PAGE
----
I have finished up (as far as I can get from here) a couple of little stitcheries,
[name, birthdate, etc. go in the barn]

Yesterday, when out on an errand, look at what we found - oh, I think every quilter needs one,
I asked the shopowner and it isn't patchwork - but a lovely (expensive) Italian fabric.  Isn't it terrific?

Later today we are off to Kinderdijk.  More to come.

Hello World

I am the newest "grand" to call her Nana.  I arrived last night, in Seattle, at 6 1/2 lbs, 19+ inches long.  Rumor is that I'm pretty cute.  Nana and Oakie will be home next week so we can visit in person.

Thursday, July 28, 2011

In the 'hood

Lots of photos from our afternoon stroll,

How'd ya like to live here?

We discovered, today, a hofje just around the corner.  These are very small apartments, in this case only available to singles.  The grounds are open to the public during limited hours, but with a sign saying that you are requested to be silent when you go inside - so as not to disturb the residents.  These date from

At one time these hofjes were built exclusively for women or the poor or lay-workers of the church.  They are always so special,
Little hidden children's playgrouond

Elaine managed some good shots,

Oosteindegracht with the Nieuw Kerk


And then, simply because we have talked about it AND it manages to take quite a bit of our time, we need to commemorate our favorite drying rack,
I will never take my clothes dryer for granted!

A little of this and a little of that

Last evening we had a little pre-departure party.  Because Dieuwke and family were leaving today on holiday, we had to gather last night.  Wouldn't you know, I forgot to take pictures of dinner, itself, but we had a "real" American summer meal: cheeseburgers with all the fixins', potato salad and baked beans.  [I do give myself a pat on the back for managing the last two with quite different ingredients available - but they were tasty.]  We finished up with strawberry shortcake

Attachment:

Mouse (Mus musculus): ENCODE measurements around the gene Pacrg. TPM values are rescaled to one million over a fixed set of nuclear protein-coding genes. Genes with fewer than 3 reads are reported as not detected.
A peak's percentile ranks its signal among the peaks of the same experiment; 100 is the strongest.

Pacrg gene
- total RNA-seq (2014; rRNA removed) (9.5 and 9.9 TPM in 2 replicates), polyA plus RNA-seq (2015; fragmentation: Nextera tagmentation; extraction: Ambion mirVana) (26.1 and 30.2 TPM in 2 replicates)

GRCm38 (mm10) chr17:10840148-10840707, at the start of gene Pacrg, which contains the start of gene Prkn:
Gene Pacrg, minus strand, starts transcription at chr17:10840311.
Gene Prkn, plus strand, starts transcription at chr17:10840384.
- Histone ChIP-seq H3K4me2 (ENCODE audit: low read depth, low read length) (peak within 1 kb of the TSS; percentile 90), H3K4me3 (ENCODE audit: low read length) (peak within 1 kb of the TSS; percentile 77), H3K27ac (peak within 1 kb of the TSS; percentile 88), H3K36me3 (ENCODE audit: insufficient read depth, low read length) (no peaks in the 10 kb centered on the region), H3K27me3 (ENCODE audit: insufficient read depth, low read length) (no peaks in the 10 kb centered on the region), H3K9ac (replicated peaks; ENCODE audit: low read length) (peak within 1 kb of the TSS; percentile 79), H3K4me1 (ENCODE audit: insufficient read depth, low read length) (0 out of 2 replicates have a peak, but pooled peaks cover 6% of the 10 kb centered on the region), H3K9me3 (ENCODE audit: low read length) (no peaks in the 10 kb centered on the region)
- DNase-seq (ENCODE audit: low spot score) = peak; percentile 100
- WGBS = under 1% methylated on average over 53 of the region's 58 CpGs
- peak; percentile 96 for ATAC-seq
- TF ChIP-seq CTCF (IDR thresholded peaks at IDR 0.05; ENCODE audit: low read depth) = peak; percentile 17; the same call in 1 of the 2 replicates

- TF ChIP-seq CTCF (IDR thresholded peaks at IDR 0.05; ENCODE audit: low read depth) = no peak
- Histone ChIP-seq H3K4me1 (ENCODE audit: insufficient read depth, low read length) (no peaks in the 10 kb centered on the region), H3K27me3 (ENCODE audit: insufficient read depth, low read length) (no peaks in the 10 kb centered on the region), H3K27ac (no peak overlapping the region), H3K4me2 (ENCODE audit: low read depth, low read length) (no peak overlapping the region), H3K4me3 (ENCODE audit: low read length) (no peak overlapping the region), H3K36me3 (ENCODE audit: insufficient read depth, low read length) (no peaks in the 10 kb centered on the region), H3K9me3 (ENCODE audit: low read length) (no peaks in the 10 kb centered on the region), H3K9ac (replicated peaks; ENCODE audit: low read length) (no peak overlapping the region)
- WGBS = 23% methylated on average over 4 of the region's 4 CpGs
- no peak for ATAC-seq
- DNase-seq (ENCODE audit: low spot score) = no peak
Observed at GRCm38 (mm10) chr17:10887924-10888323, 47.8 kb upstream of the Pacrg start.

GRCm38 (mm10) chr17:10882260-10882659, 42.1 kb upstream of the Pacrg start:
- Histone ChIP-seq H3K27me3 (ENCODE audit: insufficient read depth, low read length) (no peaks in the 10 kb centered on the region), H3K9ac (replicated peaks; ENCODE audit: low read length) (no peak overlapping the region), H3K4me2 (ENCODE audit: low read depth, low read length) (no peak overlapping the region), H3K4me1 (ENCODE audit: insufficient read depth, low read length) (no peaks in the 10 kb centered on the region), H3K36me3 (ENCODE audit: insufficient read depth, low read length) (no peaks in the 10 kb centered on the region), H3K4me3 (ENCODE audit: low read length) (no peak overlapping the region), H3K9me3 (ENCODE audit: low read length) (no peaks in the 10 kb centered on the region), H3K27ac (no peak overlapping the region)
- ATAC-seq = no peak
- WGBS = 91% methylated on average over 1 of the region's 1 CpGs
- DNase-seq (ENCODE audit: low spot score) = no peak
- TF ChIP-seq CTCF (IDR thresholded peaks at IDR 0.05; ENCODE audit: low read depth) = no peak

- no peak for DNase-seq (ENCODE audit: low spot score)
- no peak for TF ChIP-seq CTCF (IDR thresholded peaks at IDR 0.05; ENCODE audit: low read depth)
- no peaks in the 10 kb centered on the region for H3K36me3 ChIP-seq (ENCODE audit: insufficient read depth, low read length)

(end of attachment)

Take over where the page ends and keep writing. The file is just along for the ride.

Dieuwke, bless her heart, even brought us gifts - aren't we lucky?  I got one of the Stophorst "vests" that is hand painted on black satin,

Elaine, the elephant lover, got some terrific new dish towels for our kitchen at home,
and for the both of us, to remember our holiday, a lovely picture book from the Staphorst community. These are folks who are VERY camera shy and so it's nigh onto impossible to get photos of them in their attire.  A wonderful collector's item,

Today, Thursday, is market day and it was quite pleasant out.  Certainly one of the big things we will miss is sitting in the square, drinking coffee and taking in all that is going on.

We had to laugh at one point, the caliope was playing, the fellow selling CD's had those blaring and the church carillon was pealing.  Cacophony!  We followed up our market shopping, with a trip to our ever popular,
we're there almost everyday for groceries.  We will miss a.h., too.  As it is nice, we did a little neighborhood walk - we often do each dry afternoon.  next blog.